The Office of Student Returns website includes a checklist for returning students’ applications—one item of which is a personal statement and short essay questions. One portion reads, “Explain how you have spent your time away from Duke (e.g. medical treatment, paid/volunteer work, academic course work, other activities) and how these experiences have been productive and helpful to your understanding of what changes must be made in order for you to succeed as a Duke student.”

Kelley said she was “infuriated” by the fact that she felt she had to get a job while on leave. Because she was in a residential care facility for treatment, she had to get a waitressing job at night that she said interfered with her ability to get better.

“If somebody takes a semester off, you can’t get treated, get a job and feel better,” she said. “It’s just not feasible. That was really frustrating.” 

Guidry noted that the expectation to have a job or volunteer work was a source of anxiety during her time away. She chose not to do any part-time studies, but did get involved with a youth soccer program toward the end of her leave. 

Living in a remote part of Louisiana also limited her options for work or college classes.

“I explained in my application that there wasn’t much I could do,” she said. “I spent most of the time focusing on my health. That part just didn’t make sense to me.”

Powell explained why Duke wants students to engage in activities during their leave.

“Doing something meaningful and useful with the time away that demonstrates they are able to function shows how they will do when they return,” she said. “I think it’s helpful to be engaged in something.”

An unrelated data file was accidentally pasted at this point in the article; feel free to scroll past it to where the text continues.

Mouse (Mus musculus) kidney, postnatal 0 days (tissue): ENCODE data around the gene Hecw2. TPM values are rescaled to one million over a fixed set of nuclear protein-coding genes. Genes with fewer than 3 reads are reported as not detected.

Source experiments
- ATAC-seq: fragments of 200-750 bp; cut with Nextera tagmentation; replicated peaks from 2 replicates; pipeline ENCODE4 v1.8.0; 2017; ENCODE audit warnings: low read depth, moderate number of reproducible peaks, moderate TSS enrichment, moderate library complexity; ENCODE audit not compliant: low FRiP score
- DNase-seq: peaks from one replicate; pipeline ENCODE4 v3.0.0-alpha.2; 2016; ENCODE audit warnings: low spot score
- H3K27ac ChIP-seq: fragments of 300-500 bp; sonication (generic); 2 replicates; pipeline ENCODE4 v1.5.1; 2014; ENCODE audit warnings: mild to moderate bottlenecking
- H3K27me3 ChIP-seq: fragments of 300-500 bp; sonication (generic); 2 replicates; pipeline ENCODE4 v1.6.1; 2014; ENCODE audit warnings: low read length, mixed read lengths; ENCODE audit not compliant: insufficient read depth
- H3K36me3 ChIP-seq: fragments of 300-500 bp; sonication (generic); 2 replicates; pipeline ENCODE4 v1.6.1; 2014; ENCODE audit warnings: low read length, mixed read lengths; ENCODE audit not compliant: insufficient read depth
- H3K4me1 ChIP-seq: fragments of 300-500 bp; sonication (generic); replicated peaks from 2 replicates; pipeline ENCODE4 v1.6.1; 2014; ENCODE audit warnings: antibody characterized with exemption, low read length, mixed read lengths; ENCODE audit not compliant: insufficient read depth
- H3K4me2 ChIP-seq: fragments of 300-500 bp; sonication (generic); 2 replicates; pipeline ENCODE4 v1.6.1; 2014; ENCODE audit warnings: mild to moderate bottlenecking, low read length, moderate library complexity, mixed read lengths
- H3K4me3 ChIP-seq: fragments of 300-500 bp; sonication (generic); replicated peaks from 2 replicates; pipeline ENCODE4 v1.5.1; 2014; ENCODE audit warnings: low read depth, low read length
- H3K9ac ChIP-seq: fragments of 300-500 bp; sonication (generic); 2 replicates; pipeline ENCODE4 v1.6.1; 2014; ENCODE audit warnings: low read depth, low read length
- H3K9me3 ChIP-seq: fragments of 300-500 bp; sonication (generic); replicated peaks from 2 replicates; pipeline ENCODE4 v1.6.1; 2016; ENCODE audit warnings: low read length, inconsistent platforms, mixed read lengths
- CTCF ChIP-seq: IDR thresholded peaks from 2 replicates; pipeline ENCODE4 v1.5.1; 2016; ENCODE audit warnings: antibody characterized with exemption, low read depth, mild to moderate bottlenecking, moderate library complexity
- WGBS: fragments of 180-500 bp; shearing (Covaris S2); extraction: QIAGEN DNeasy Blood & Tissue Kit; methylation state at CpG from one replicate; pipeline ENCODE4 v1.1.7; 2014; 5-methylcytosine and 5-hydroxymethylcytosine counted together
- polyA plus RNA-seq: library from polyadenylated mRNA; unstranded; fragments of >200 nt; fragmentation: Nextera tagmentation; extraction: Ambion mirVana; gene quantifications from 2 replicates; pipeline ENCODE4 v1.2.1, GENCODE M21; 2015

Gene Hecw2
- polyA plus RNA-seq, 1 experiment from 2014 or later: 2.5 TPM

Staying away

Other students took issue with Duke’s policy that students cannot be on campus while taking medical leave.

OSR’s website notes that students on medical leave forfeit the privileges afforded to enrolled undergraduates.

“During your separation, you cannot enter University residential buildings, participate in student activities or access student resources and services,” it reads.

If students do plan to be on campus for some reason, they must contact their academic dean for written permission. Those who do not follow the policy may jeopardize their chances of returning to Duke.

Kelley said she feels like this policy penalizes students, even though they didn’t do anything wrong, and isolates them from their network of friends.

During her leave, Kelley—who is originally from Hawaii—stayed in the Durham area for treatment and lived off-campus. She noted that her entire support system was on Duke’s campus, and she couldn’t visit them.

“My option was to sneak onto campus or just decide I don't get to have friends,” she said.

She pointed out that she was treated more strictly than the general public, who are allowed to visit the Duke Chapel and walk in the gardens. 

Being able to visit campus can help students evaluate if they are ready to return, Anderson noted.

Powell explained that the policy is designed to help students disengage from the campus community during their treatment.

“It’s helpful to remove a student from the current environment that was really difficult for them,” she said.

Return process

Several students said that when they felt ready to return to Duke, the readmission process was difficult for them.

Kelley noted that she struggled when writing the application essay about why she should be allowed back at Duke, explaining that it brought back negative memories regarding her illness. 

“That’s not a great experience,” she said. “For mental health, the issue is not gone, it’s just being managed.”